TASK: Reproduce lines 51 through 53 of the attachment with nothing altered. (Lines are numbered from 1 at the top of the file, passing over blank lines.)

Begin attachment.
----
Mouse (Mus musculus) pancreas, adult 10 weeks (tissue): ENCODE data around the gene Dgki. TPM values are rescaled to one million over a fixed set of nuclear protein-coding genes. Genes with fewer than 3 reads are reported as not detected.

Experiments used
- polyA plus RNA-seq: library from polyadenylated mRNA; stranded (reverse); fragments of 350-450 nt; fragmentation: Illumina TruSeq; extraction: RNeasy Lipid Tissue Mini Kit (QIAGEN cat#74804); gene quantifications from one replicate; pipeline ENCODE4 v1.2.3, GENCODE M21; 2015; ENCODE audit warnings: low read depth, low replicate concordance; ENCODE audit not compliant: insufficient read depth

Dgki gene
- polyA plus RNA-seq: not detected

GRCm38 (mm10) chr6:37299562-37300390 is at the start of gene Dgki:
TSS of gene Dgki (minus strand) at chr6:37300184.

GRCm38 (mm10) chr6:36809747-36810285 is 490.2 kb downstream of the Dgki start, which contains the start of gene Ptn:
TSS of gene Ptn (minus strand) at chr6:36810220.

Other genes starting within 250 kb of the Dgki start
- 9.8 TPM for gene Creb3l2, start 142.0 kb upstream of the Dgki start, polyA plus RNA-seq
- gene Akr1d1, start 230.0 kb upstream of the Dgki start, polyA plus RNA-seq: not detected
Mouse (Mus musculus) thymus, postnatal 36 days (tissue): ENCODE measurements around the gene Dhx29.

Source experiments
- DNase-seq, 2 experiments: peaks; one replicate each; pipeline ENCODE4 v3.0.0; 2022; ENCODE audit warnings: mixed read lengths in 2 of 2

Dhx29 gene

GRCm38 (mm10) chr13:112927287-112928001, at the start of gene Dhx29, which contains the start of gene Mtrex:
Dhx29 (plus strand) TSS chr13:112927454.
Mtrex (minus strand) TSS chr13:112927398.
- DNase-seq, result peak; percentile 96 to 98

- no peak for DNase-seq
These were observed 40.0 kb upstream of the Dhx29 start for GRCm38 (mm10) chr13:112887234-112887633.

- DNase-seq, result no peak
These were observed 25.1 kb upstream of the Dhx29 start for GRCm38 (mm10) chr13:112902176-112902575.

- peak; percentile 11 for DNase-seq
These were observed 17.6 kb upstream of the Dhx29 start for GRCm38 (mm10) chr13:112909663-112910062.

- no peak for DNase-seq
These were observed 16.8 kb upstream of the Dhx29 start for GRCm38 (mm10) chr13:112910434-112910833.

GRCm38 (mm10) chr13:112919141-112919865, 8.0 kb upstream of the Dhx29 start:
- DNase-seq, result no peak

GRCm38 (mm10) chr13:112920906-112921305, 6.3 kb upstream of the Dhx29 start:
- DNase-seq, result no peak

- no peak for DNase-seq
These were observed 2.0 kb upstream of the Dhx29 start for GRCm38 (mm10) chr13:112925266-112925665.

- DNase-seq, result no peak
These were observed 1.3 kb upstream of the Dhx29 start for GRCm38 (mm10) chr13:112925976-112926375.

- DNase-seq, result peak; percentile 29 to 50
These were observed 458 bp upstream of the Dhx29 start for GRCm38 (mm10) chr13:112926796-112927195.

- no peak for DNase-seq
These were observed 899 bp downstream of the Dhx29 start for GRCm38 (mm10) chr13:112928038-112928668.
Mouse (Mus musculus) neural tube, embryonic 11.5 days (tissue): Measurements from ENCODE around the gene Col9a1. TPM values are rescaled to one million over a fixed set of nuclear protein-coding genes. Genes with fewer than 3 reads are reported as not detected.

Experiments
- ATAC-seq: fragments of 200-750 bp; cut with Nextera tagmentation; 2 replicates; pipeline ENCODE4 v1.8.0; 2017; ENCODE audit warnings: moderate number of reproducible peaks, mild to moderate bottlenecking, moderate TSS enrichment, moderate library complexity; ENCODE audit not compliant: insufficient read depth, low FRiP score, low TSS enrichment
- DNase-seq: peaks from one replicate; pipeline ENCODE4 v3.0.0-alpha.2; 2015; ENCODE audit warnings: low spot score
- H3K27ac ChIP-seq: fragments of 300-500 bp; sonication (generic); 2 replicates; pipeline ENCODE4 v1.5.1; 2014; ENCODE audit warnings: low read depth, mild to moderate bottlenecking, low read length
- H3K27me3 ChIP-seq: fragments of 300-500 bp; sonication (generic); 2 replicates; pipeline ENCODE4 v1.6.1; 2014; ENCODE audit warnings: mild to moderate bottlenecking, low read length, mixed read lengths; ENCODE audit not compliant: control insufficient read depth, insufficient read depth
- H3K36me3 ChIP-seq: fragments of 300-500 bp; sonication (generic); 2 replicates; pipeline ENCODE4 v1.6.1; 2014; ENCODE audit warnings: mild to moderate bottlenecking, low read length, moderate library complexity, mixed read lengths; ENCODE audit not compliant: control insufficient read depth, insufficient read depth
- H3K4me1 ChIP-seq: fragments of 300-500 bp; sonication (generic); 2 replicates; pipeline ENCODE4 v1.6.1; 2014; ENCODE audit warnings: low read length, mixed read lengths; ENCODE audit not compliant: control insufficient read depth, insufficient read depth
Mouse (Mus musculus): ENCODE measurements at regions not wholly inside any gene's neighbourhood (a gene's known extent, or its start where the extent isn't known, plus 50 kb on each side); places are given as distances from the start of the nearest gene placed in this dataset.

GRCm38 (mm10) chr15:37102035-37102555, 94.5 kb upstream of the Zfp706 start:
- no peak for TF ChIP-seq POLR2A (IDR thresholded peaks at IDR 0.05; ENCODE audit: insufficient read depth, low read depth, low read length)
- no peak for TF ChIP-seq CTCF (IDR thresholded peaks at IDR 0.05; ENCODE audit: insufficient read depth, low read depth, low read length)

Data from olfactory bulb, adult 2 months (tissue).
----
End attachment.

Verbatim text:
- no peak for TF ChIP-seq POLR2A (IDR thresholded peaks at IDR 0.05; ENCODE audit: insufficient read depth, low read depth, low read length)
- no peak for TF ChIP-seq CTCF (IDR thresholded peaks at IDR 0.05; ENCODE audit: insufficient read depth, low read depth, low read length)

Data from olfactory bulb, adult 2 months (tissue).